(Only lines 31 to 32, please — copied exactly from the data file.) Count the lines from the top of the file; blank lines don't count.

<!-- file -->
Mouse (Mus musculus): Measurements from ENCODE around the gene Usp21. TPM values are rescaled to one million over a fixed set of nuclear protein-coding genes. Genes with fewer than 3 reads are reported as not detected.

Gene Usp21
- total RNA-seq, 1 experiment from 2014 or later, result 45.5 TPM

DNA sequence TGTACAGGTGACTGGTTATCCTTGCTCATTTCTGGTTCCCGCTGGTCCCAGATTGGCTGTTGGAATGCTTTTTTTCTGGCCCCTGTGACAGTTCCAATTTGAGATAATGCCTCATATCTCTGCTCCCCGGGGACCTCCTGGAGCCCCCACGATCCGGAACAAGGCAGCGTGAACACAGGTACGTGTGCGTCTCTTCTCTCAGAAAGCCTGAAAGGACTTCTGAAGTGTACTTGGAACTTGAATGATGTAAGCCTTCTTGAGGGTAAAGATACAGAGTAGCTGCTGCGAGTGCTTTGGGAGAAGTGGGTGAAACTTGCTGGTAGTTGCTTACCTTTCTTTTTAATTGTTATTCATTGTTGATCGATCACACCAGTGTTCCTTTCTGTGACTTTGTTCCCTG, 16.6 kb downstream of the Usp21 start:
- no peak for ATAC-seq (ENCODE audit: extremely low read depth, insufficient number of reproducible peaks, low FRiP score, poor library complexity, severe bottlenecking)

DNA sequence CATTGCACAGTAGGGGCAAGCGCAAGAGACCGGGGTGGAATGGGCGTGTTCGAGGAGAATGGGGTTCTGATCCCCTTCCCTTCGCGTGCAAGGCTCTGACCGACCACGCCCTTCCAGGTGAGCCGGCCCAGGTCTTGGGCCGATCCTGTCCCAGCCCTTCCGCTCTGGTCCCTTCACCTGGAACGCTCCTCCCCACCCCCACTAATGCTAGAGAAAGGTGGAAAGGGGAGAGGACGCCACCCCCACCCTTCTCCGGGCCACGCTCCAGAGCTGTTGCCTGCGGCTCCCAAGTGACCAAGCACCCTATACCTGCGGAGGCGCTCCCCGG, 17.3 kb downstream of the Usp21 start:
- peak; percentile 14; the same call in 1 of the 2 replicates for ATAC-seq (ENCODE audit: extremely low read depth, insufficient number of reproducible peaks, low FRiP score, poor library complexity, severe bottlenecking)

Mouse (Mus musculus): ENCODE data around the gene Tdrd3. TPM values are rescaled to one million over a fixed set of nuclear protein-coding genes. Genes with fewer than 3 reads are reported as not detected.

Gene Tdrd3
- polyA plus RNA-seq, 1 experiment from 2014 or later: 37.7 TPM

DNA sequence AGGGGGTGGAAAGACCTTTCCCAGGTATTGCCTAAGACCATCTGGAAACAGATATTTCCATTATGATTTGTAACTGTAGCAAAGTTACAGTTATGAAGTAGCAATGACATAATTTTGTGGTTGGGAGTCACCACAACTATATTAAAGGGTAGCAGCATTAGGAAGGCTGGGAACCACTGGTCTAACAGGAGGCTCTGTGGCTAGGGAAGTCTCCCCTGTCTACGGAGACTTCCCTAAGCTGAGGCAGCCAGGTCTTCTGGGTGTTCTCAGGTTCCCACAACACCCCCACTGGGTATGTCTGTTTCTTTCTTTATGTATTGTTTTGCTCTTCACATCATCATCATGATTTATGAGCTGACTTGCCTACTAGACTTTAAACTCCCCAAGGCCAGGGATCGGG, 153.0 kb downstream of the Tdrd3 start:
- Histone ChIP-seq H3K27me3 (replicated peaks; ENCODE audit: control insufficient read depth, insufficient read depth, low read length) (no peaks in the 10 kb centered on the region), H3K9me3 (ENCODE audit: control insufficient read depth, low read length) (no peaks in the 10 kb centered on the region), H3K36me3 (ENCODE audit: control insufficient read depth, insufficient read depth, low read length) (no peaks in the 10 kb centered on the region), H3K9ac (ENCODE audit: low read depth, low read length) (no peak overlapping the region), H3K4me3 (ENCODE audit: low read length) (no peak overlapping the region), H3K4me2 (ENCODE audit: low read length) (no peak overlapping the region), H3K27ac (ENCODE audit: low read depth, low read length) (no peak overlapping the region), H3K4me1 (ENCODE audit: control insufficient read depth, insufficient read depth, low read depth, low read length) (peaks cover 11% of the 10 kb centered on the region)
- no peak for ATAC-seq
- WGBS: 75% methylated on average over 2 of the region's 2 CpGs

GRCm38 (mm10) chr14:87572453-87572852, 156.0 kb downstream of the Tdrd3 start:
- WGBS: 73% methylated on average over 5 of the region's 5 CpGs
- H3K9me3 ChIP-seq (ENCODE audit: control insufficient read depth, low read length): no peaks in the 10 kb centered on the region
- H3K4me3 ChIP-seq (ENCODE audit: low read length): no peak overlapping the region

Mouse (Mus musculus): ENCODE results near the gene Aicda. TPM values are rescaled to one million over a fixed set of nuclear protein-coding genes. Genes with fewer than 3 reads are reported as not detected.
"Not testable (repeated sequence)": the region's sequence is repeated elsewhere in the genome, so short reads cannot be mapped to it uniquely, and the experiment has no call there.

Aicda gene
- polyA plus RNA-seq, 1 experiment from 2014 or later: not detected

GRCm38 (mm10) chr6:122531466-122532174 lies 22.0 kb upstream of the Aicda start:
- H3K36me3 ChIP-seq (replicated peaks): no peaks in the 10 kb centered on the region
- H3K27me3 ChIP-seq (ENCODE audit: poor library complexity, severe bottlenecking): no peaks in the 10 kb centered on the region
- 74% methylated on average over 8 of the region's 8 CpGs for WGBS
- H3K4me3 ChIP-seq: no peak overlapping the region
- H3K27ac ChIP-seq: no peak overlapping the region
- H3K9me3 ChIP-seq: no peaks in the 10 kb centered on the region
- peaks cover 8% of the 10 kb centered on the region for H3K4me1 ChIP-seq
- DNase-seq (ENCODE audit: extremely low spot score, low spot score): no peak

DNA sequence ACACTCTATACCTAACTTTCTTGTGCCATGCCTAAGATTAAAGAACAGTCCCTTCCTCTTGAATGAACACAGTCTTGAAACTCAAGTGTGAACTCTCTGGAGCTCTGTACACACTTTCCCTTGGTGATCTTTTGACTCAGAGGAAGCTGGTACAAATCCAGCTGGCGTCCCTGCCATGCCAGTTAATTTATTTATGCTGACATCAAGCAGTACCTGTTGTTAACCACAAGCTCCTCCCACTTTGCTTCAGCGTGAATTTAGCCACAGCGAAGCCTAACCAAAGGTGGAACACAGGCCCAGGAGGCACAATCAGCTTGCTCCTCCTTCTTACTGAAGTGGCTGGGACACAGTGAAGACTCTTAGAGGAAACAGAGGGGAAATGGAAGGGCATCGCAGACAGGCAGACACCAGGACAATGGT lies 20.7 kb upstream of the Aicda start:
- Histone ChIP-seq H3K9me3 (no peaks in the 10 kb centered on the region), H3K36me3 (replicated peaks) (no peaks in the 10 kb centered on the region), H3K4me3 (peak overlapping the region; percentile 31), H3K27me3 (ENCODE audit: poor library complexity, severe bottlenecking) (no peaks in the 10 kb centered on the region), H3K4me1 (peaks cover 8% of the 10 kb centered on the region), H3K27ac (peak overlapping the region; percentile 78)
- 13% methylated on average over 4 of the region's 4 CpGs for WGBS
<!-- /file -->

- DNase-seq (ENCODE audit: extremely low spot score, low spot score): no peak

DNA sequence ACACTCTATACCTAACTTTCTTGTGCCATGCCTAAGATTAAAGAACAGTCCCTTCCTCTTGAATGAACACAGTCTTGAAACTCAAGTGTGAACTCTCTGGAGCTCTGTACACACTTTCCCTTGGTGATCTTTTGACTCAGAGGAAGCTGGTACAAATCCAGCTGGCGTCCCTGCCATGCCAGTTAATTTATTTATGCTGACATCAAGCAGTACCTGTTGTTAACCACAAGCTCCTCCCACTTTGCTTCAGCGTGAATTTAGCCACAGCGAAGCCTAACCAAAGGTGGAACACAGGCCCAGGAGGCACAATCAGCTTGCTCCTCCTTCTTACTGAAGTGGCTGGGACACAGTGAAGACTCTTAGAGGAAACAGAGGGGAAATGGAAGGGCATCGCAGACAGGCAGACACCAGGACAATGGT lies 20.7 kb upstream of the Aicda start: